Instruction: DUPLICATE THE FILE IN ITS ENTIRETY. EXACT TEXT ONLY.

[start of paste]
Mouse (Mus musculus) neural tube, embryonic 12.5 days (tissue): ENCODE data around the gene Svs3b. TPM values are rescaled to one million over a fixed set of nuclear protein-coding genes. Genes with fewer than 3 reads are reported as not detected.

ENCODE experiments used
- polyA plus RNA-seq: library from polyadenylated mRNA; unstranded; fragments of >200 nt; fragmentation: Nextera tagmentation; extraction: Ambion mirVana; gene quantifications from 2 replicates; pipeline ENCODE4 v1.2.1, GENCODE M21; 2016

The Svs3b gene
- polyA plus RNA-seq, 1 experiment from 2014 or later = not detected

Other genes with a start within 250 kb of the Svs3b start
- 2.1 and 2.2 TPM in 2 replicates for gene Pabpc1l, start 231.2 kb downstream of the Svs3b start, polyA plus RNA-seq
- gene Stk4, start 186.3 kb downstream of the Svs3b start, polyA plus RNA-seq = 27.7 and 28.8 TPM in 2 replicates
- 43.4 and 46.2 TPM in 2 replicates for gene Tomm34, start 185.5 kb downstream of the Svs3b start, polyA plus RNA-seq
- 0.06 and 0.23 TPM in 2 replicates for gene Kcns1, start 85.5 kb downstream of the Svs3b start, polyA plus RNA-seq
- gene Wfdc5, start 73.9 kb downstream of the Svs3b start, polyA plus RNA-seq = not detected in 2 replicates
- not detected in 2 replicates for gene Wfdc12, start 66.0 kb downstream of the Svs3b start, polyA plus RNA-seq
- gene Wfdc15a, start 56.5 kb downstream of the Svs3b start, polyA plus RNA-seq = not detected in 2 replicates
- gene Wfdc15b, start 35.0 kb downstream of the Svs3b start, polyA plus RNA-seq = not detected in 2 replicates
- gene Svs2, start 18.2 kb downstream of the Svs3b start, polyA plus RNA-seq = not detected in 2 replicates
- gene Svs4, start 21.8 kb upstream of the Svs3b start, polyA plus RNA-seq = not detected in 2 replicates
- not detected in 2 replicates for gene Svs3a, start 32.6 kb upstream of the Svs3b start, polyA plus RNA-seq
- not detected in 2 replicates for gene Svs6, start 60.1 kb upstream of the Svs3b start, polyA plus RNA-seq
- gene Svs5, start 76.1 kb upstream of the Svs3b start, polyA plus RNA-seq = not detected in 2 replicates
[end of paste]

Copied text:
Mouse (Mus musculus) neural tube, embryonic 12.5 days (tissue): ENCODE data around the gene Svs3b. TPM values are rescaled to one million over a fixed set of nuclear protein-coding genes. Genes with fewer than 3 reads are reported as not detected.

ENCODE experiments used
- polyA plus RNA-seq: library from polyadenylated mRNA; unstranded; fragments of >200 nt; fragmentation: Nextera tagmentation; extraction: Ambion mirVana; gene quantifications from 2 replicates; pipeline ENCODE4 v1.2.1, GENCODE M21; 2016

The Svs3b gene
- polyA plus RNA-seq, 1 experiment from 2014 or later = not detected

Other genes with a start within 250 kb of the Svs3b start
- 2.1 and 2.2 TPM in 2 replicates for gene Pabpc1l, start 231.2 kb downstream of the Svs3b start, polyA plus RNA-seq
- gene Stk4, start 186.3 kb downstream of the Svs3b start, polyA plus RNA-seq = 27.7 and 28.8 TPM in 2 replicates
- 43.4 and 46.2 TPM in 2 replicates for gene Tomm34, start 185.5 kb downstream of the Svs3b start, polyA plus RNA-seq
- 0.06 and 0.23 TPM in 2 replicates for gene Kcns1, start 85.5 kb downstream of the Svs3b start, polyA plus RNA-seq
- gene Wfdc5, start 73.9 kb downstream of the Svs3b start, polyA plus RNA-seq = not detected in 2 replicates
- not detected in 2 replicates for gene Wfdc12, start 66.0 kb downstream of the Svs3b start, polyA plus RNA-seq
- gene Wfdc15a, start 56.5 kb downstream of the Svs3b start, polyA plus RNA-seq = not detected in 2 replicates
- gene Wfdc15b, start 35.0 kb downstream of the Svs3b start, polyA plus RNA-seq = not detected in 2 replicates
- gene Svs2, start 18.2 kb downstream of the Svs3b start, polyA plus RNA-seq = not detected in 2 replicates
- gene Svs4, start 21.8 kb upstream of the Svs3b start, polyA plus RNA-seq = not detected in 2 replicates
- not detected in 2 replicates for gene Svs3a, start 32.6 kb upstream of the Svs3b start, polyA plus RNA-seq
- not detected in 2 replicates for gene Svs6, start 60.1 kb upstream of the Svs3b start, polyA plus RNA-seq
- gene Svs5, start 76.1 kb upstream of the Svs3b start, polyA plus RNA-seq = not detected in 2 replicates